« Reply #7 on: July 29, 2007, 16:51 PM »
Hi Sue and All

Lovely praying mantis pictures Sue.

Thought you would like to see this visitor who popped his head up doing a  "Mr Chad" on our roof terrace last year. He was quite a character.

Regards

Eileen


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Re: Mantis
« Reply #8 on: July 29, 2007, 17:11 PM »
Hi again folks
 
Just found the photo I was really looking for. This picture was taken a few years ago when there was still some water in the Bornos lake under the bridges! He was on a piece of furniture at a roadside rubbish dump. What sort of mantis is he Sue? I do realise that the other picture is some sort of grasshopper, cricket or something!


Eileen

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Re: Mantis
« Reply #9 on: July 29, 2007, 18:07 PM »
Sorry I'm not very good at this I forgot to rotate the photo after I'd trimmed it down for the web.Hopefully this should be the right way up!  :speechless:

  ::)
Eileen

Offline SueMac

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Re: Mantis
« Reply #10 on: July 29, 2007, 20:02 PM »
Hi guys and gals
Is Eileen's picture of MrChad a different type of praying mantis?  We have certainly had his cousin around here.
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Offline lisa

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Re: Mantis
« Reply #11 on: July 29, 2007, 23:30 PM »
I f I'm not mistaken, Eileen's first photo is a Great green bush cricket, Tettigonia viridissima, no idea of the Spanish name.
Am a little worried about what appears to be a long, hairy leg surfacing from below  :o
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Offline Sue

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Re: Mantis
« Reply #12 on: July 30, 2007, 00:03 AM »
Hi Eileen, SueMac and All,

The mug shot of the “Mr Chad” impressionist I shall have to look at further… at first glance it looks like an Egyptian grasshopper (Anacridium aegyptium) but the eyes are wrong, your photo shows pupils, I think, whereas mine has notable lines through the eyes. I would say grasshopper/locust though.

The other photo (on a wardrobe door) is a lovely Praying Mantis, Mantis religiosa.

Regards, Sue

Egyptian grasshopper Anacridium aegyptium
« Last Edit: July 30, 2007, 00:08 AM by Sue »
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Offline Sue

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Re: Mantis
« Reply #13 on: July 30, 2007, 00:07 AM »
Hi All,
Tettigonia viridissima, that roles off the tongue well, I like that name better than bush cricket, that is the fella, well done Lisa!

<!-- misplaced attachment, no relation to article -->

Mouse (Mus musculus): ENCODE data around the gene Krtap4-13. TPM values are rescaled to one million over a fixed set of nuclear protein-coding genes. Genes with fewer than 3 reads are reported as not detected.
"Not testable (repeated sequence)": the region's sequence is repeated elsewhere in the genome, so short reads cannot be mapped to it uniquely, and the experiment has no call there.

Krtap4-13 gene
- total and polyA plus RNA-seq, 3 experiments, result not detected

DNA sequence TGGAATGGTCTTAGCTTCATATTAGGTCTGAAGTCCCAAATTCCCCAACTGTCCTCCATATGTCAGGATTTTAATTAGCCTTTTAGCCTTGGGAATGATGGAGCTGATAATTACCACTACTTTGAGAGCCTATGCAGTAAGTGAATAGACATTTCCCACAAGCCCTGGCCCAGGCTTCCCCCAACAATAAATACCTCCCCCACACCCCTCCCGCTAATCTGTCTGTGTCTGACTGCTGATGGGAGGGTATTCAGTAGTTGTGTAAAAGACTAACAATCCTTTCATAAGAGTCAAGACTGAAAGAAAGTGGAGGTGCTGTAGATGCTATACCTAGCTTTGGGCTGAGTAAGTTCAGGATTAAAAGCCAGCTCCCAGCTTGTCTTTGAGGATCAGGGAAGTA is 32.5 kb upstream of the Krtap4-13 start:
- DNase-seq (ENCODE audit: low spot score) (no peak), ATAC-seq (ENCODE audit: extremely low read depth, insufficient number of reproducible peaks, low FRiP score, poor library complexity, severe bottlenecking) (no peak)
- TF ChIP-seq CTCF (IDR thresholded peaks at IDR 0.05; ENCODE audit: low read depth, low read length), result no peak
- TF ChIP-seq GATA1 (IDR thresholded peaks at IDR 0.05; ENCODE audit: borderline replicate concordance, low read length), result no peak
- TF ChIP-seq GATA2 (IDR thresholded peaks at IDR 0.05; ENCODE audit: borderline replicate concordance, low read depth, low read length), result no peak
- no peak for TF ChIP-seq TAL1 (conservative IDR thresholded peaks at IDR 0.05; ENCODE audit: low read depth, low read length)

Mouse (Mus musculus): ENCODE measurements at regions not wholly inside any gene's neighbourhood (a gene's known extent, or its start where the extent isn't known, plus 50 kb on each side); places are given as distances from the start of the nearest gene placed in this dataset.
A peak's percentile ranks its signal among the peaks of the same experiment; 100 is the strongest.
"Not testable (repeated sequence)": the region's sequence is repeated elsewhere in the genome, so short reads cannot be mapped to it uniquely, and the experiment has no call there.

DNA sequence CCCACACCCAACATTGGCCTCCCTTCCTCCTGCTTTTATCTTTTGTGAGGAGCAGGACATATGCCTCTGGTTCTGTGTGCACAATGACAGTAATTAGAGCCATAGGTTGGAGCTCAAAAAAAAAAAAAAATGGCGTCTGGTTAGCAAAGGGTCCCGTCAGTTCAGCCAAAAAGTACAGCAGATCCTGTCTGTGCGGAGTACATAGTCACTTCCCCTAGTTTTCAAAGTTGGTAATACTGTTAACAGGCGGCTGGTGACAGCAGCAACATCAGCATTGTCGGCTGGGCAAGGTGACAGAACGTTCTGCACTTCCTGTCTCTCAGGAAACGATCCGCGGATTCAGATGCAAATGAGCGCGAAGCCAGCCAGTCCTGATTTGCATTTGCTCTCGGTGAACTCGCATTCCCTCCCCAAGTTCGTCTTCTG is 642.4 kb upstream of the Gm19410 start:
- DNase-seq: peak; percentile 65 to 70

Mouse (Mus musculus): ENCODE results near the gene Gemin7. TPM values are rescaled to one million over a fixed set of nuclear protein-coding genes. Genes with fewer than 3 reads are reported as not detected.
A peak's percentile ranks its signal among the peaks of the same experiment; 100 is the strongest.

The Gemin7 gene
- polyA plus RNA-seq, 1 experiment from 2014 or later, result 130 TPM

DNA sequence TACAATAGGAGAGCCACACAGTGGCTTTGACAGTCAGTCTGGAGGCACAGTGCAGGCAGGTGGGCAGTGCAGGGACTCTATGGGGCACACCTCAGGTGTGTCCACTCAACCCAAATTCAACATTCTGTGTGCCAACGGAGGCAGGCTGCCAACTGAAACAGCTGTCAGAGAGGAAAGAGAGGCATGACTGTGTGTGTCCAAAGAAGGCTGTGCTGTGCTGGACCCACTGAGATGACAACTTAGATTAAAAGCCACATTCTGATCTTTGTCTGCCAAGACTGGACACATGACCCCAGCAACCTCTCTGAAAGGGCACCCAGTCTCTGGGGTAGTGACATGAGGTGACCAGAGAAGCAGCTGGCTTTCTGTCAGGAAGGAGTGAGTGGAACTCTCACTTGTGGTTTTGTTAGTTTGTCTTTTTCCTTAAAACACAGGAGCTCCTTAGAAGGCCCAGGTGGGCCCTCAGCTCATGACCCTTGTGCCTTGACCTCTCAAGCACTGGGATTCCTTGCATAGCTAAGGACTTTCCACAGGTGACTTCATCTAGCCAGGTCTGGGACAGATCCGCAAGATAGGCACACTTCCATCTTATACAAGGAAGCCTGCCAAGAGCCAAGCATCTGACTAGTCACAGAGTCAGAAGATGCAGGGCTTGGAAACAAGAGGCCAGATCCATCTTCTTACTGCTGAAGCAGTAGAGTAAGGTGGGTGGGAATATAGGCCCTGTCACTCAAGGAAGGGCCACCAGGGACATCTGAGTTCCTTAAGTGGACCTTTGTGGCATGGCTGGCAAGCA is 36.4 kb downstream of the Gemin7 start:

Regards, Sue
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Offline Sue

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Re: Mantis
« Reply #14 on: July 30, 2007, 00:16 AM »
Tettigonia viridissima,  seems to be known in Spanish as "Saltamontes verde"

Sue
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eileen

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Re: Mantis
« Reply #15 on: July 30, 2007, 00:28 AM »
Hi Suemac, Lisa and Sue,

Well the hairy leg is a poser  :o .I don't remember seeing anything suspicious when I took the picture. Looking back at the original photo, it does look remarkably like a hairy leg. I'm glad I didn't encounter it unexpectedly!! I am inclined to hope that it was just a bit of hairy foliage! However here is another piccie of the grasshopper, Eygptian or other.

Regards to you all

Eileen

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Re: Mantis
« Reply #16 on: July 30, 2007, 00:30 AM »
Hola,

Ahhhh. Yes. Of course..... The "Green Mountain Leaper". I knew that all the time ???

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Offline SueMac

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Re: Mantis
« Reply #17 on: July 30, 2007, 08:19 AM »
Hi all
I thought this was the Egyptian grasshopper..........
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Offline Sue

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Re: Mantis
« Reply #18 on: July 30, 2007, 14:22 PM »
Hi SueMac,

Yes your picture and mine are the Egyptian grasshopper, note that it has stripes on the eyes.
Eileen’s photo is of a "Great green bush cricket" as Lisa correctly identified it.

Regards, Sue
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Offline Sue

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Re: Mantis
« Reply #19 on: August 02, 2007, 00:31 AM »
Hi All,
I have just been looking up mantids in Spain and there are apparently 16 !

There is one which is endemic to mainland Spain which is protected, the scientific name is Apteromantis aptera (Fuente, 1893) I found one recently and could not name it before, so here is the photo again.

Regards, Sue
 
The list...
 
  Perlamantis alliberti Guerin-Meneville 1843

Empusidae

  Empusa pennata (Thunberg 1815)

Mantidae

  Ameles africana Bolivar 1914
  Ameles assoi (Bolivar 1873)
  Ameles decolor (Charpentier 1825)
  Ameles picteti (Saussure, 1869)
  Ameles spallanzania (Rossi 1792)
  Apteromantis aptera (Fuente 1894)
  Blepharopsis mendica (Fabricius, 1775)(Canarias)
  Geomantis larvoides Pantel 1896
  Iris oratoria (Linnaeus 1758)
  Mantis religiosa (Linnaeus 1758)
  Pseudoyersinia paui (Bolivar 1898)
  Pseudoyersinia canariensis Chopard 1942
  Rivetina baetica (Rambur 1838)
  Sphodromantis viridis (Forskal 1775)